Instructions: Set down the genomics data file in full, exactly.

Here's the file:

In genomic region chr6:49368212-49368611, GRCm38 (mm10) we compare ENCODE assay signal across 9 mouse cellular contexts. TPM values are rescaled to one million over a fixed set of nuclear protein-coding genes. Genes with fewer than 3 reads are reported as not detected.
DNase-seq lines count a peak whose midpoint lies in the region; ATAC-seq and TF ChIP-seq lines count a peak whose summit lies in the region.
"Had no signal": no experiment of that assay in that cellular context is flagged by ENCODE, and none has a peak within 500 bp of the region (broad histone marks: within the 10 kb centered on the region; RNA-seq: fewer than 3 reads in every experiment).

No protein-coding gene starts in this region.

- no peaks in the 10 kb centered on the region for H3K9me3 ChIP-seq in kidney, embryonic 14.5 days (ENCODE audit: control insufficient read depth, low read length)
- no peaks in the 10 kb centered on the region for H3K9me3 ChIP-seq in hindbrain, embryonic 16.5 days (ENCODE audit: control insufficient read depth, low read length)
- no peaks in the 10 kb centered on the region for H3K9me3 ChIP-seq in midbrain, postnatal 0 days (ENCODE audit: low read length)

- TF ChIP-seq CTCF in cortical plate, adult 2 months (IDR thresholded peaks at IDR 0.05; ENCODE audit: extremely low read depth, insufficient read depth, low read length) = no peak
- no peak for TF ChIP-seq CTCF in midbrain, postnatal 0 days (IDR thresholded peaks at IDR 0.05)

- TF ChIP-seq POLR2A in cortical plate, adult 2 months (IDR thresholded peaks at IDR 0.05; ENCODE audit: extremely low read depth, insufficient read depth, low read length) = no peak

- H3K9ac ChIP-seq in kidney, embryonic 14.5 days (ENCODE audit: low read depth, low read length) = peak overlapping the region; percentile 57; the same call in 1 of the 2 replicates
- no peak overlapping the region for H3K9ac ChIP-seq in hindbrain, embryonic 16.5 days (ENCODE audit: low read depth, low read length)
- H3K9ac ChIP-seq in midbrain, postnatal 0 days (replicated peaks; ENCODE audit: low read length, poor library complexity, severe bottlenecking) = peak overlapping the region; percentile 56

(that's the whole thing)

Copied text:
In genomic region chr6:49368212-49368611, GRCm38 (mm10) we compare ENCODE assay signal across 9 mouse cellular contexts. TPM values are rescaled to one million over a fixed set of nuclear protein-coding genes. Genes with fewer than 3 reads are reported as not detected.
DNase-seq lines count a peak whose midpoint lies in the region; ATAC-seq and TF ChIP-seq lines count a peak whose summit lies in the region.
"Had no signal": no experiment of that assay in that cellular context is flagged by ENCODE, and none has a peak within 500 bp of the region (broad histone marks: within the 10 kb centered on the region; RNA-seq: fewer than 3 reads in every experiment).

No protein-coding gene starts in this region.

- no peaks in the 10 kb centered on the region for H3K9me3 ChIP-seq in kidney, embryonic 14.5 days (ENCODE audit: control insufficient read depth, low read length)
- no peaks in the 10 kb centered on the region for H3K9me3 ChIP-seq in hindbrain, embryonic 16.5 days (ENCODE audit: control insufficient read depth, low read length)
- no peaks in the 10 kb centered on the region for H3K9me3 ChIP-seq in midbrain, postnatal 0 days (ENCODE audit: low read length)

- TF ChIP-seq CTCF in cortical plate, adult 2 months (IDR thresholded peaks at IDR 0.05; ENCODE audit: extremely low read depth, insufficient read depth, low read length) = no peak
- no peak for TF ChIP-seq CTCF in midbrain, postnatal 0 days (IDR thresholded peaks at IDR 0.05)

- TF ChIP-seq POLR2A in cortical plate, adult 2 months (IDR thresholded peaks at IDR 0.05; ENCODE audit: extremely low read depth, insufficient read depth, low read length) = no peak

- H3K9ac ChIP-seq in kidney, embryonic 14.5 days (ENCODE audit: low read depth, low read length) = peak overlapping the region; percentile 57; the same call in 1 of the 2 replicates
- no peak overlapping the region for H3K9ac ChIP-seq in hindbrain, embryonic 16.5 days (ENCODE audit: low read depth, low read length)
- H3K9ac ChIP-seq in midbrain, postnatal 0 days (replicated peaks; ENCODE audit: low read length, poor library complexity, severe bottlenecking) = peak overlapping the region; percentile 56